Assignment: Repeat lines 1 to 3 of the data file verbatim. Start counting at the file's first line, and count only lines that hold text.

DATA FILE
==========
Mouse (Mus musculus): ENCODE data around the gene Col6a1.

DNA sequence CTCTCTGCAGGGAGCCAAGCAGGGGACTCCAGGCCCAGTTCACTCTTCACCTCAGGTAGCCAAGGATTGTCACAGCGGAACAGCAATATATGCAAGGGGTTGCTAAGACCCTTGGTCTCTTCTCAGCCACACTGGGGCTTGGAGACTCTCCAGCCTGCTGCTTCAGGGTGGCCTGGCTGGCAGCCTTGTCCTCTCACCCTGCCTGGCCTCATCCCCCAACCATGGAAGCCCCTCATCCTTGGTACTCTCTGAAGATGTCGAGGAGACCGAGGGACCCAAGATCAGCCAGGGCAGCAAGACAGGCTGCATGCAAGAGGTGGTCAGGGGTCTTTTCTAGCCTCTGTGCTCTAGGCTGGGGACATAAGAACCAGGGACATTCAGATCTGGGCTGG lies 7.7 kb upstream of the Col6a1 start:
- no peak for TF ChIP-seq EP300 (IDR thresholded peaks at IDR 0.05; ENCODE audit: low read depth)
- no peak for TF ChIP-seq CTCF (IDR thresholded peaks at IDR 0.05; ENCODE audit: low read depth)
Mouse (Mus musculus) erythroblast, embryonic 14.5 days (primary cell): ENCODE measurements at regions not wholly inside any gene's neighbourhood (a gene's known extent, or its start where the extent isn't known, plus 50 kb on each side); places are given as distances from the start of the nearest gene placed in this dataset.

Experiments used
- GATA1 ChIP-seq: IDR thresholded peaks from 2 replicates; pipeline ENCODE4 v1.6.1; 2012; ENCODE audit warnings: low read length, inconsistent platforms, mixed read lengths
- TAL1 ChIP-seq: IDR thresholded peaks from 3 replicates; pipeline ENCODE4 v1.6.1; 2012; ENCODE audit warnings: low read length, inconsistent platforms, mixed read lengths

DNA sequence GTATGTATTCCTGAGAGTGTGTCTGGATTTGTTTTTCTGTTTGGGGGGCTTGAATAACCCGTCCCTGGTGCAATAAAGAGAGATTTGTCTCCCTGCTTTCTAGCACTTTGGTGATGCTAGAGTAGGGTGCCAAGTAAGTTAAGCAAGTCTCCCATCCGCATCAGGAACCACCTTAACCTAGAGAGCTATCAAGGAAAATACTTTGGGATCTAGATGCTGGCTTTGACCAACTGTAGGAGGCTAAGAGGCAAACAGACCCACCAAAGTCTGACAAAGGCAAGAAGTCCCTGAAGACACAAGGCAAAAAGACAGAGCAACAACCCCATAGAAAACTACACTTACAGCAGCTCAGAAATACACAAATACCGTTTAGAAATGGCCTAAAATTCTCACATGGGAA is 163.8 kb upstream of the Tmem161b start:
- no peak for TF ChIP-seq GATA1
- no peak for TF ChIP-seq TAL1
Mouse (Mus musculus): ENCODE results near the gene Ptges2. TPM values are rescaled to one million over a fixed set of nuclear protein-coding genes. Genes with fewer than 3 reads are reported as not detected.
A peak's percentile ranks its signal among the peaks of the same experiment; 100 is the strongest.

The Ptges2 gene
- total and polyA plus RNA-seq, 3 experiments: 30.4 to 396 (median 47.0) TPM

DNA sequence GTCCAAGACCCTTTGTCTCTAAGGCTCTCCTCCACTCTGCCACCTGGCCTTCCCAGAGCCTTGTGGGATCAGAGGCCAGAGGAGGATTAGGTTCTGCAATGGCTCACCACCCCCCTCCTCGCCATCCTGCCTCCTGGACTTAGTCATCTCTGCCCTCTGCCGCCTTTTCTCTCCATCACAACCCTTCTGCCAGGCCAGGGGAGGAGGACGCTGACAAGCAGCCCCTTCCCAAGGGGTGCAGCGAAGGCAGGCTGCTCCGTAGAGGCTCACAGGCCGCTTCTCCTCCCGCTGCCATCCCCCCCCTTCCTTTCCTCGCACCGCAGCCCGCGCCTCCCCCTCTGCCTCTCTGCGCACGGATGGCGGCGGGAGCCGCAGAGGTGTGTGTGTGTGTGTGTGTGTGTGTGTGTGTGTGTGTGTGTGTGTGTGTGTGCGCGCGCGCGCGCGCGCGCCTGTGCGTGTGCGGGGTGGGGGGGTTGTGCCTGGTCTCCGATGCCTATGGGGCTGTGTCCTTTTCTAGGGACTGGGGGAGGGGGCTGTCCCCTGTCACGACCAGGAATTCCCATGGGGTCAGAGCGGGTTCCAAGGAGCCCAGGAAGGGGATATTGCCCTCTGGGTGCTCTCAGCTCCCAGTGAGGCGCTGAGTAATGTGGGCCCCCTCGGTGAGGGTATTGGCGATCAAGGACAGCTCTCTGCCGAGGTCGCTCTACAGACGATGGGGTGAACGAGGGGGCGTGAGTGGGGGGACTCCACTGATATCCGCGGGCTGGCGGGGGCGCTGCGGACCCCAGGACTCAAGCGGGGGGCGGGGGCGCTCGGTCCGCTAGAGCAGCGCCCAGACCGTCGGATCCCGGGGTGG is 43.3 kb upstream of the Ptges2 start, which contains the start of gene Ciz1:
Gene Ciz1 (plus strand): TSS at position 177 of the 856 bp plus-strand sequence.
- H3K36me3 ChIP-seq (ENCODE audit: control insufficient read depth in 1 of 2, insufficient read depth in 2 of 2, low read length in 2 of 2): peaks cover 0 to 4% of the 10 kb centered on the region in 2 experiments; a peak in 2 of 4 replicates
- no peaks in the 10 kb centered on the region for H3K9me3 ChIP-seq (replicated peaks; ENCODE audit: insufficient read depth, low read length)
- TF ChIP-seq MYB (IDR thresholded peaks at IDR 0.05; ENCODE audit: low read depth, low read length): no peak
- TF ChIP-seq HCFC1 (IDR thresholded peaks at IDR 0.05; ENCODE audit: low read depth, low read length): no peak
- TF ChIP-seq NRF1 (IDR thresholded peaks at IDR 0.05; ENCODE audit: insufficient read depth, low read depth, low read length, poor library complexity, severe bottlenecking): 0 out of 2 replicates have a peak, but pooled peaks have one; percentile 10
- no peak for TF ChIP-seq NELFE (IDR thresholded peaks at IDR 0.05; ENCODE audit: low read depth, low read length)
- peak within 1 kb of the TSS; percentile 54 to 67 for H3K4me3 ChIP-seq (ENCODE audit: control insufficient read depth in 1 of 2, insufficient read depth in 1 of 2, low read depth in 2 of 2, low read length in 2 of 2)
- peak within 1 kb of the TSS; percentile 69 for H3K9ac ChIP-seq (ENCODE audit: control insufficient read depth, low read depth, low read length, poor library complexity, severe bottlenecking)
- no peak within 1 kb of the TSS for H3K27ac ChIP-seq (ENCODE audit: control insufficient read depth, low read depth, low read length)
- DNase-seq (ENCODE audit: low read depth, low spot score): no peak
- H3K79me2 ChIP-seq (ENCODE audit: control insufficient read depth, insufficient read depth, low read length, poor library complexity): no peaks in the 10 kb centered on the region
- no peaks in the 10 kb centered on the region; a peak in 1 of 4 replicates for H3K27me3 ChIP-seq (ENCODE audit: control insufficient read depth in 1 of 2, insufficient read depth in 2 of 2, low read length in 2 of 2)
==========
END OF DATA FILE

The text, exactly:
Mouse (Mus musculus): ENCODE data around the gene Col6a1.

DNA sequence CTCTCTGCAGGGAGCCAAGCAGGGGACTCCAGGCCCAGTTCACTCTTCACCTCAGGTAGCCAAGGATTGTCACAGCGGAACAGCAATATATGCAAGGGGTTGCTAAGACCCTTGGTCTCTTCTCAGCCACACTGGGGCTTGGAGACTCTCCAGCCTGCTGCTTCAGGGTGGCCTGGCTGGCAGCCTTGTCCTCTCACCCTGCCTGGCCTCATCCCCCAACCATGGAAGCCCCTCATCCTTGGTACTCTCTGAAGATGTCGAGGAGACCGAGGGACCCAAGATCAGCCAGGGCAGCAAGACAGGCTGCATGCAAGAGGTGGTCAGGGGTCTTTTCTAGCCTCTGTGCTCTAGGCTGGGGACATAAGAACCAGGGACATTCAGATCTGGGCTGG lies 7.7 kb upstream of the Col6a1 start:
- no peak for TF ChIP-seq EP300 (IDR thresholded peaks at IDR 0.05; ENCODE audit: low read depth)